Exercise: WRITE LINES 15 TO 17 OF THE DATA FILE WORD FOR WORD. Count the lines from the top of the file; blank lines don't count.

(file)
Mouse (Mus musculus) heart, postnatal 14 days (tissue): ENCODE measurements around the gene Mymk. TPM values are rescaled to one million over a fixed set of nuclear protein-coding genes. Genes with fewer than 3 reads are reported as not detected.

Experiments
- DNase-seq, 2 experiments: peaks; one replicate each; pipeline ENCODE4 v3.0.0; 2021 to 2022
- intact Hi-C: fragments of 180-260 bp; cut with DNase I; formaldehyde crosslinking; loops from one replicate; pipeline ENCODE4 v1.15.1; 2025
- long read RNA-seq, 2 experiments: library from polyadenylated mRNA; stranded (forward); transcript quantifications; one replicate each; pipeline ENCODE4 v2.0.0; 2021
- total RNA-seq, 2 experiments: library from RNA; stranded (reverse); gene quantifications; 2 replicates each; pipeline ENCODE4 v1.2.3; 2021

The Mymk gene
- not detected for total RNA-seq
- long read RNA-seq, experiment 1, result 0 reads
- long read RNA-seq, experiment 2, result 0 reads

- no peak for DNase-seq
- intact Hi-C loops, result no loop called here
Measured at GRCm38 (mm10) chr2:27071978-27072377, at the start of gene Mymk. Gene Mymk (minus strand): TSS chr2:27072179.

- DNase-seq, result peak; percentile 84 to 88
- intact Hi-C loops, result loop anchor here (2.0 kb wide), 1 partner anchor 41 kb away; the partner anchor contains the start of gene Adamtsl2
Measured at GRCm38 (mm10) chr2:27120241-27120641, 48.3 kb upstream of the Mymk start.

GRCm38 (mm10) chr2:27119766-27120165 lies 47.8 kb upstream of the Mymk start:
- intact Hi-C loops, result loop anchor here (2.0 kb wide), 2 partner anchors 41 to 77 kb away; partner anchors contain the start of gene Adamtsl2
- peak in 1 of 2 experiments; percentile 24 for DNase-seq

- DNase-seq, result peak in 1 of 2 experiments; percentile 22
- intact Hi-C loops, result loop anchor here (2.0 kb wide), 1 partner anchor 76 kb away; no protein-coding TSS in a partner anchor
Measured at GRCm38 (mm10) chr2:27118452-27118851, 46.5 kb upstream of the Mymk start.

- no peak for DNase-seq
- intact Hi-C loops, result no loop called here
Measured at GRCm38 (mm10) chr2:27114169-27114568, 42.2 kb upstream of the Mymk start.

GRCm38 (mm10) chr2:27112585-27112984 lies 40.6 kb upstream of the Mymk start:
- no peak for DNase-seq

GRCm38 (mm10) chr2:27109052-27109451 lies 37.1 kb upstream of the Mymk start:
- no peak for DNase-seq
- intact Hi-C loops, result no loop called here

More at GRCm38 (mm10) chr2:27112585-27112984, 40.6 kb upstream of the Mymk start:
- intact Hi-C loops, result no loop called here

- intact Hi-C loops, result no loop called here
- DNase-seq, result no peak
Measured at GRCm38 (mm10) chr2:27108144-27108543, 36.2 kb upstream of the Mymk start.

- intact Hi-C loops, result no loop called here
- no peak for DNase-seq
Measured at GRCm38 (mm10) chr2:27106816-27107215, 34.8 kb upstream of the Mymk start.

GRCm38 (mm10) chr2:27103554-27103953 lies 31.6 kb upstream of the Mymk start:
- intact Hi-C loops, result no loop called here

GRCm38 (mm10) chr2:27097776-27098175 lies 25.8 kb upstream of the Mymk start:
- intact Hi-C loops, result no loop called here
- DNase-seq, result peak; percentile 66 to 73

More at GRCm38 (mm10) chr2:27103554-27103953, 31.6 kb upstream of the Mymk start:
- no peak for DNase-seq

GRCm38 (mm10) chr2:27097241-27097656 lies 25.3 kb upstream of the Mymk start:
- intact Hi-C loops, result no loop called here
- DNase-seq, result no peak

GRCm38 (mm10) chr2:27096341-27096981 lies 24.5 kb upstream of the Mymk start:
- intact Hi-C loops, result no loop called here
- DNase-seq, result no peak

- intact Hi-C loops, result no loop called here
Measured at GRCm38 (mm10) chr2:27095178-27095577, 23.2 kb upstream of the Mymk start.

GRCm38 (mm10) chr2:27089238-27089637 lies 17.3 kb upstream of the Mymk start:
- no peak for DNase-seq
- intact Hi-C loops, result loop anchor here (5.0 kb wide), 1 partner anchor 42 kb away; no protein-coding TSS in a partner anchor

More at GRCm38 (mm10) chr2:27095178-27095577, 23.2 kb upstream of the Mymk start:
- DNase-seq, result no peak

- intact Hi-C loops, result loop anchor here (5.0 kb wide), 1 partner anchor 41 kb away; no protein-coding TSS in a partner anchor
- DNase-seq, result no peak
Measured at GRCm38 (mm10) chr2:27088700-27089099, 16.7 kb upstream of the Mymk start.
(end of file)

- intact Hi-C loops, result loop anchor here (2.0 kb wide), 1 partner anchor 41 kb away; the partner anchor contains the start of gene Adamtsl2
Measured at GRCm38 (mm10) chr2:27120241-27120641, 48.3 kb upstream of the Mymk start.

GRCm38 (mm10) chr2:27119766-27120165 lies 47.8 kb upstream of the Mymk start: